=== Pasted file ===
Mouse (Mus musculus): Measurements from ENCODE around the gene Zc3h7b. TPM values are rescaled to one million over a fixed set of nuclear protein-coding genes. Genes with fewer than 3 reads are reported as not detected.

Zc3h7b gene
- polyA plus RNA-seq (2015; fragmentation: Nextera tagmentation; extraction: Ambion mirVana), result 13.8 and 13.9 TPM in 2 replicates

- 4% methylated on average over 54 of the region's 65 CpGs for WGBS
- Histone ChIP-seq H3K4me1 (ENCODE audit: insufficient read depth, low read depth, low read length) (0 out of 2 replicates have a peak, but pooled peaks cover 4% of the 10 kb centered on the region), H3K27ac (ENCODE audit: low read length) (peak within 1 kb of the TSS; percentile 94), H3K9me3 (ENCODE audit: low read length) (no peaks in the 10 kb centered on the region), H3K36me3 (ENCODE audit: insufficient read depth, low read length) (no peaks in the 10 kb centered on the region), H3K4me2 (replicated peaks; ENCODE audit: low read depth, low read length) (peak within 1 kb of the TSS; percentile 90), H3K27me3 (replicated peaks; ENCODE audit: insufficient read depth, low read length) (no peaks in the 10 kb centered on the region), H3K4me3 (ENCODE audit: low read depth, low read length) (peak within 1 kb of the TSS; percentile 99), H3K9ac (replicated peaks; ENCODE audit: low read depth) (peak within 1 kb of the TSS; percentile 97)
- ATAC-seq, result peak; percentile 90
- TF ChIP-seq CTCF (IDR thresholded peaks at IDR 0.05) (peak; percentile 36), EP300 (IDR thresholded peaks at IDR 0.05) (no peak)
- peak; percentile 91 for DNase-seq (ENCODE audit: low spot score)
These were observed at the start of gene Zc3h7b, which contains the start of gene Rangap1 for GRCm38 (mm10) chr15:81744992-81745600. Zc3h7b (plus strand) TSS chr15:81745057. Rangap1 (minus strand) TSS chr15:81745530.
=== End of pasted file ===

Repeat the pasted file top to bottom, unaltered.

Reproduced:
Mouse (Mus musculus): Measurements from ENCODE around the gene Zc3h7b. TPM values are rescaled to one million over a fixed set of nuclear protein-coding genes. Genes with fewer than 3 reads are reported as not detected.

Zc3h7b gene
- polyA plus RNA-seq (2015; fragmentation: Nextera tagmentation; extraction: Ambion mirVana), result 13.8 and 13.9 TPM in 2 replicates

- 4% methylated on average over 54 of the region's 65 CpGs for WGBS
- Histone ChIP-seq H3K4me1 (ENCODE audit: insufficient read depth, low read depth, low read length) (0 out of 2 replicates have a peak, but pooled peaks cover 4% of the 10 kb centered on the region), H3K27ac (ENCODE audit: low read length) (peak within 1 kb of the TSS; percentile 94), H3K9me3 (ENCODE audit: low read length) (no peaks in the 10 kb centered on the region), H3K36me3 (ENCODE audit: insufficient read depth, low read length) (no peaks in the 10 kb centered on the region), H3K4me2 (replicated peaks; ENCODE audit: low read depth, low read length) (peak within 1 kb of the TSS; percentile 90), H3K27me3 (replicated peaks; ENCODE audit: insufficient read depth, low read length) (no peaks in the 10 kb centered on the region), H3K4me3 (ENCODE audit: low read depth, low read length) (peak within 1 kb of the TSS; percentile 99), H3K9ac (replicated peaks; ENCODE audit: low read depth) (peak within 1 kb of the TSS; percentile 97)
- ATAC-seq, result peak; percentile 90
- TF ChIP-seq CTCF (IDR thresholded peaks at IDR 0.05) (peak; percentile 36), EP300 (IDR thresholded peaks at IDR 0.05) (no peak)
- peak; percentile 91 for DNase-seq (ENCODE audit: low spot score)
These were observed at the start of gene Zc3h7b, which contains the start of gene Rangap1 for GRCm38 (mm10) chr15:81744992-81745600. Zc3h7b (plus strand) TSS chr15:81745057. Rangap1 (minus strand) TSS chr15:81745530.